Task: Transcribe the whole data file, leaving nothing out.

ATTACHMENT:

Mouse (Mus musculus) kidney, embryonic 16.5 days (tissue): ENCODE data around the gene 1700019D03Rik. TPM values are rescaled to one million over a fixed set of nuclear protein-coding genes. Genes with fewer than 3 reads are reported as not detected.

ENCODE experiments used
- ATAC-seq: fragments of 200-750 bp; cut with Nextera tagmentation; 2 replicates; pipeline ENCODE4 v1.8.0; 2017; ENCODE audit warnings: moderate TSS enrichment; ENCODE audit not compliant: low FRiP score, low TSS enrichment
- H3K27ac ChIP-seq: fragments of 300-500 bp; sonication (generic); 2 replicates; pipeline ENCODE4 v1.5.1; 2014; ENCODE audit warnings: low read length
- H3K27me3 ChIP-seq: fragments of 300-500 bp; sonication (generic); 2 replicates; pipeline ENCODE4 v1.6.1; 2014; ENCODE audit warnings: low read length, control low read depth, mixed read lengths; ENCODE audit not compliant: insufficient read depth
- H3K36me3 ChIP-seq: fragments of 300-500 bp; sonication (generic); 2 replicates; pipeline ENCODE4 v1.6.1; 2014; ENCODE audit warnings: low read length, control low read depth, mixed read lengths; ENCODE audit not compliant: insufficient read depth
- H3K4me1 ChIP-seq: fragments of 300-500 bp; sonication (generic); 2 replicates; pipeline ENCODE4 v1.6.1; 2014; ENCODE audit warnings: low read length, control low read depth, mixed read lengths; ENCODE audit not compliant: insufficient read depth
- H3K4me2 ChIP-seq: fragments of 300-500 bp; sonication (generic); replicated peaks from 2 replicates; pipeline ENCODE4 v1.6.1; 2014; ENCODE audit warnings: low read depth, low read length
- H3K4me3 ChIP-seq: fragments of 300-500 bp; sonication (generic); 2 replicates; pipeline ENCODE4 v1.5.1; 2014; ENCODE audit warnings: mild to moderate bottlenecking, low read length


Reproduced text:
Mouse (Mus musculus) kidney, embryonic 16.5 days (tissue): ENCODE data around the gene 1700019D03Rik. TPM values are rescaled to one million over a fixed set of nuclear protein-coding genes. Genes with fewer than 3 reads are reported as not detected.

ENCODE experiments used
- ATAC-seq: fragments of 200-750 bp; cut with Nextera tagmentation; 2 replicates; pipeline ENCODE4 v1.8.0; 2017; ENCODE audit warnings: moderate TSS enrichment; ENCODE audit not compliant: low FRiP score, low TSS enrichment
- H3K27ac ChIP-seq: fragments of 300-500 bp; sonication (generic); 2 replicates; pipeline ENCODE4 v1.5.1; 2014; ENCODE audit warnings: low read length
- H3K27me3 ChIP-seq: fragments of 300-500 bp; sonication (generic); 2 replicates; pipeline ENCODE4 v1.6.1; 2014; ENCODE audit warnings: low read length, control low read depth, mixed read lengths; ENCODE audit not compliant: insufficient read depth
- H3K36me3 ChIP-seq: fragments of 300-500 bp; sonication (generic); 2 replicates; pipeline ENCODE4 v1.6.1; 2014; ENCODE audit warnings: low read length, control low read depth, mixed read lengths; ENCODE audit not compliant: insufficient read depth
- H3K4me1 ChIP-seq: fragments of 300-500 bp; sonication (generic); 2 replicates; pipeline ENCODE4 v1.6.1; 2014; ENCODE audit warnings: low read length, control low read depth, mixed read lengths; ENCODE audit not compliant: insufficient read depth
- H3K4me2 ChIP-seq: fragments of 300-500 bp; sonication (generic); replicated peaks from 2 replicates; pipeline ENCODE4 v1.6.1; 2014; ENCODE audit warnings: low read depth, low read length
- H3K4me3 ChIP-seq: fragments of 300-500 bp; sonication (generic); 2 replicates; pipeline ENCODE4 v1.5.1; 2014; ENCODE audit warnings: mild to moderate bottlenecking, low read length